Doctor fuels controversy with YouTube advice on how to take dog dewormer

Lee Hye-seon  Published 2019.11.18  16:47  Updated 2019.11.18 16:59


Recently, several cancer patients were admitted to university hospitals due to side effects after taking deworming medicines and one of them died, amid growing concerns over cancer patients’ rush to take anthelmintic drugs to cure their disease.

A medical specialist’s YouTube video on how cancer patients should take fenbendazole, a dog dewormer, is increasingly causing controversy.

Radiology oncologist Kim Ja-young uploaded a YouTube video on Oct. 7, explaining how to take fenbendazole. (Photo captured on YouTube)

Defying the warning from the Korean Medical Association and the Ministry of Food and Drug Safety against the use of the dog dewormer for unexpected side effects, radiology oncologist Kim Ja-young claimed on her YouTube channel that it was safe to take fenbendazole. Her allegation immediately invited criticism from the medical community.

Kim uploaded the video clip titled “Is dog dewormer safe for human?” on YouTube on Oct. 7, after fenbendazole became a hot topic among cancer patients and physicians.

She cited four reasons why fenbendazole was safe for people.

According to Kim, fenbendazole has been proven to be safe for 40 years, and the human absorption rate of the drug is very low at 20 percent, making it difficult to show toxicity. Besides, the agent is toxic to lower organisms such as parasites, and less toxic to higher organisms such as humans and mammals, she said. Even if a patient takes fenbendazole for three consecutive days, rest for four days will release most of the drug ingredient, Kim claimed.

“Fenbendazole is a dog dewormer, while humans take mebendazole or albendazole. Their basic action is the same. The drug (fenbendazole) was developed in the early 1970s and has been proven to be safe for 40 years,” Kim said in the video.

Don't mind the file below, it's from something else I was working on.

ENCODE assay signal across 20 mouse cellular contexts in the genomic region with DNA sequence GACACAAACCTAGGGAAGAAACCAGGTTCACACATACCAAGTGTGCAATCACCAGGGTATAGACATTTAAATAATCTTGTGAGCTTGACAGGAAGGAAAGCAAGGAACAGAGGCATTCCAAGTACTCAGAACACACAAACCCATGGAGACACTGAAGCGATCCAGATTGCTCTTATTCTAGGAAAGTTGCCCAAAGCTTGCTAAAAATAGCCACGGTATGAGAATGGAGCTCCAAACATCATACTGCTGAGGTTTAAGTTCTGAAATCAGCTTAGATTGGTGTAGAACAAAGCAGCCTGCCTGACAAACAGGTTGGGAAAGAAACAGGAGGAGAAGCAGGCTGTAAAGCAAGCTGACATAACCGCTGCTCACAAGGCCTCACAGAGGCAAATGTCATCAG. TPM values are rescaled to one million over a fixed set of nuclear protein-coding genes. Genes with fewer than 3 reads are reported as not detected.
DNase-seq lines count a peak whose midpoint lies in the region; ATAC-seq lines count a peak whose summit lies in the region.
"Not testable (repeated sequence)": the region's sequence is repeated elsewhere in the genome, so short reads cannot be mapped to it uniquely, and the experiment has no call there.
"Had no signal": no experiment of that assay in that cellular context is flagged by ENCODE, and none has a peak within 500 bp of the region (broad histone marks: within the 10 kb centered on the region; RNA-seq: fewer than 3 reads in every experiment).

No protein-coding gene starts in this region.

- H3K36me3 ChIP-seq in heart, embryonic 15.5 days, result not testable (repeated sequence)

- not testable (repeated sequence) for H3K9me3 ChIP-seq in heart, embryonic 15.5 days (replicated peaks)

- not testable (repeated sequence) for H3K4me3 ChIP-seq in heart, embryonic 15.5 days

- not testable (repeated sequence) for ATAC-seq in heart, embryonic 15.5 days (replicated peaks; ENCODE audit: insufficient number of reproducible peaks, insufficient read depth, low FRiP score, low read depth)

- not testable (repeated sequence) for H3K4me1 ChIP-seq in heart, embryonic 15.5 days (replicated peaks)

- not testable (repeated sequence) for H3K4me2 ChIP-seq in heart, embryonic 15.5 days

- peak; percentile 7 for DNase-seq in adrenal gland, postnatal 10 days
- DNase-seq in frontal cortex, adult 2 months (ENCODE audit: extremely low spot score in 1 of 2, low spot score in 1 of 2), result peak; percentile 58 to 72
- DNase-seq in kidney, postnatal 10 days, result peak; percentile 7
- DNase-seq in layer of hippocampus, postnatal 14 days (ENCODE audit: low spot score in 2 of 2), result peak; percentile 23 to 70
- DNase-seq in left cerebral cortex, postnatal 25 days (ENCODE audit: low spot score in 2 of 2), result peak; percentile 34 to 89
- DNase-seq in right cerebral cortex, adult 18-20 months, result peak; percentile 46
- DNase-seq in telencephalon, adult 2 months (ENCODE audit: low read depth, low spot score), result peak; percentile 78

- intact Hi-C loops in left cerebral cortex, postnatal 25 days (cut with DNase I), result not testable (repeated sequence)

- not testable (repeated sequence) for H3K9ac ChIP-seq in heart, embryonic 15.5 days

If a patient takes 2,000 mg liquid fenbendazole at once, it has no acute side effects, and patients can purchase the human deworming drugs mebendazole and albendazole at a pharmacy, Kim said, emphasizing that they were all safe for humans.

“Regardless of whether the drug has an anticancer effect or not, it is a safe medicine,” she said.

Kim explained how to take the dog dewormer in detail. For a patient with rapidly progressing and multiple metastatic cancer, she recommended taking fenbendazole 222mg four times a day for three weeks, taking 222mg for once or twice a day after the third week, and giving a break for four days.

It was safe to use the high dose of fenbendazole because patients in the past took high doses of mebendazole, up to 2,000-3,000 mg for more than three weeks, when parasites were found in the brain, Kim went on to say.

She also detailed the amount of fenbendazole to take and the medication schedule for those who benefited from taking the drug.

To increase the absorption rate, patients should take the drug immediately after meals or take the deworming pill with 60-100cc olive oil so that bile can be secreted.

Kim’s video in three parts hit 60,000-180,000 views as of 3:00 p.m., Monday. Viewers left more than 500 comments on the videos, mostly thanking her for speaking up for cancer patients.

However, the medical community expressed concerns over Kim’s YouTube video.

“We can understand how progressive cancer patients and their families are desperate to take any measure if it has a little bit of chance to fight cancer. But a few cases of curing cancer with fenbendazole is weak evidence because they are based on personal experiences that have not been objectively validated through a group comparison in a clinical study,” KMA said.

The Korean Society for Radiation Oncology (KOSRO) said it was at a loss because of the YouTube video.

“We received a complaint about Kim’s video in October and internally reviewed the matter.

But it was not illegal for the physician to provide treatment, so we couldn’t officially order a disciplinary action or release an official statement,” said Lee Jong-hoon, director of general affairs at KOSRO.

The Ministry of Health and Welfare said it could not give Kim an administrative punishment just because of her YouTube content.

“Under the Medical Services Act, we can impose sanctions for providing false or exaggerated medical information on a broadcasting channel. But YouTube is not categorized as broadcasting under the broadcasting law,” an official at the health and welfare ministry’s healthcare resource policy division.

“The YouTube content about fenbendazole is quite confusing in terms of the Medical Services Act. Although the ministry does not consider punishing Kim for the YouTube video, we could review it if we receive an official complaint,” he added.

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